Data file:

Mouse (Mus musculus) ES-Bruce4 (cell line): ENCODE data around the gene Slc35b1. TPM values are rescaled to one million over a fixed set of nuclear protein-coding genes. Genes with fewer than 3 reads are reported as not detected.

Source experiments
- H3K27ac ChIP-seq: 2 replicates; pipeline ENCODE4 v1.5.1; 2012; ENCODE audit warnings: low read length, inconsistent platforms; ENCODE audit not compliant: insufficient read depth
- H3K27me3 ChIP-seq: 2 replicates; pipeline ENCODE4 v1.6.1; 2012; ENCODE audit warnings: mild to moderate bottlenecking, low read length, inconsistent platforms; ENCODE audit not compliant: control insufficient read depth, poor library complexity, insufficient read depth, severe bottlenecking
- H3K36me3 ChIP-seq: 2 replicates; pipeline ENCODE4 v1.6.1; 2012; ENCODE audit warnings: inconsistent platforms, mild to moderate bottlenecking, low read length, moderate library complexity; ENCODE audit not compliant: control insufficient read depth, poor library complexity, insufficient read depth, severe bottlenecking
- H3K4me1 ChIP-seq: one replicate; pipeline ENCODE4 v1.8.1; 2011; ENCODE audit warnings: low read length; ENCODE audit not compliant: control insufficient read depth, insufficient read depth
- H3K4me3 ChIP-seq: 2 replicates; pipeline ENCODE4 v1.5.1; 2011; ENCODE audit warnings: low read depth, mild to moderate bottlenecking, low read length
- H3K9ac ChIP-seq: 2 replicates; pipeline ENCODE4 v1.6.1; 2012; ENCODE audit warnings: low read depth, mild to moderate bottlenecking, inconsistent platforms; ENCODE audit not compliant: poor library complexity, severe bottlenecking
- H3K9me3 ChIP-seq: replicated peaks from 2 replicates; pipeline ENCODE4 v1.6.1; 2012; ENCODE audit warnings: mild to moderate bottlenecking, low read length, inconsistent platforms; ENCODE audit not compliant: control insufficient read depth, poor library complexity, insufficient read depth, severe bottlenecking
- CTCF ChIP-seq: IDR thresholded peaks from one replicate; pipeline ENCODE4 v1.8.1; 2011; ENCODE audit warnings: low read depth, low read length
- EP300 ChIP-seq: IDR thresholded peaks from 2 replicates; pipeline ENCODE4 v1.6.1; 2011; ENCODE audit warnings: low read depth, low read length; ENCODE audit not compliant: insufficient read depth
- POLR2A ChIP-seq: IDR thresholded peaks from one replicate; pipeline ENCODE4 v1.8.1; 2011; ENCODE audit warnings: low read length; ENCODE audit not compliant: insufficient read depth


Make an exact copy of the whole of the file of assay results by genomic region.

Mouse (Mus musculus) ES-Bruce4 (cell line): ENCODE data around the gene Slc35b1. TPM values are rescaled to one million over a fixed set of nuclear protein-coding genes. Genes with fewer than 3 reads are reported as not detected.

Source experiments
- H3K27ac ChIP-seq: 2 replicates; pipeline ENCODE4 v1.5.1; 2012; ENCODE audit warnings: low read length, inconsistent platforms; ENCODE audit not compliant: insufficient read depth
- H3K27me3 ChIP-seq: 2 replicates; pipeline ENCODE4 v1.6.1; 2012; ENCODE audit warnings: mild to moderate bottlenecking, low read length, inconsistent platforms; ENCODE audit not compliant: control insufficient read depth, poor library complexity, insufficient read depth, severe bottlenecking
- H3K36me3 ChIP-seq: 2 replicates; pipeline ENCODE4 v1.6.1; 2012; ENCODE audit warnings: inconsistent platforms, mild to moderate bottlenecking, low read length, moderate library complexity; ENCODE audit not compliant: control insufficient read depth, poor library complexity, insufficient read depth, severe bottlenecking
- H3K4me1 ChIP-seq: one replicate; pipeline ENCODE4 v1.8.1; 2011; ENCODE audit warnings: low read length; ENCODE audit not compliant: control insufficient read depth, insufficient read depth
- H3K4me3 ChIP-seq: 2 replicates; pipeline ENCODE4 v1.5.1; 2011; ENCODE audit warnings: low read depth, mild to moderate bottlenecking, low read length
- H3K9ac ChIP-seq: 2 replicates; pipeline ENCODE4 v1.6.1; 2012; ENCODE audit warnings: low read depth, mild to moderate bottlenecking, inconsistent platforms; ENCODE audit not compliant: poor library complexity, severe bottlenecking
- H3K9me3 ChIP-seq: replicated peaks from 2 replicates; pipeline ENCODE4 v1.6.1; 2012; ENCODE audit warnings: mild to moderate bottlenecking, low read length, inconsistent platforms; ENCODE audit not compliant: control insufficient read depth, poor library complexity, insufficient read depth, severe bottlenecking
- CTCF ChIP-seq: IDR thresholded peaks from one replicate; pipeline ENCODE4 v1.8.1; 2011; ENCODE audit warnings: low read depth, low read length
- EP300 ChIP-seq: IDR thresholded peaks from 2 replicates; pipeline ENCODE4 v1.6.1; 2011; ENCODE audit warnings: low read depth, low read length; ENCODE audit not compliant: insufficient read depth
- POLR2A ChIP-seq: IDR thresholded peaks from one replicate; pipeline ENCODE4 v1.8.1; 2011; ENCODE audit warnings: low read length; ENCODE audit not compliant: insufficient read depth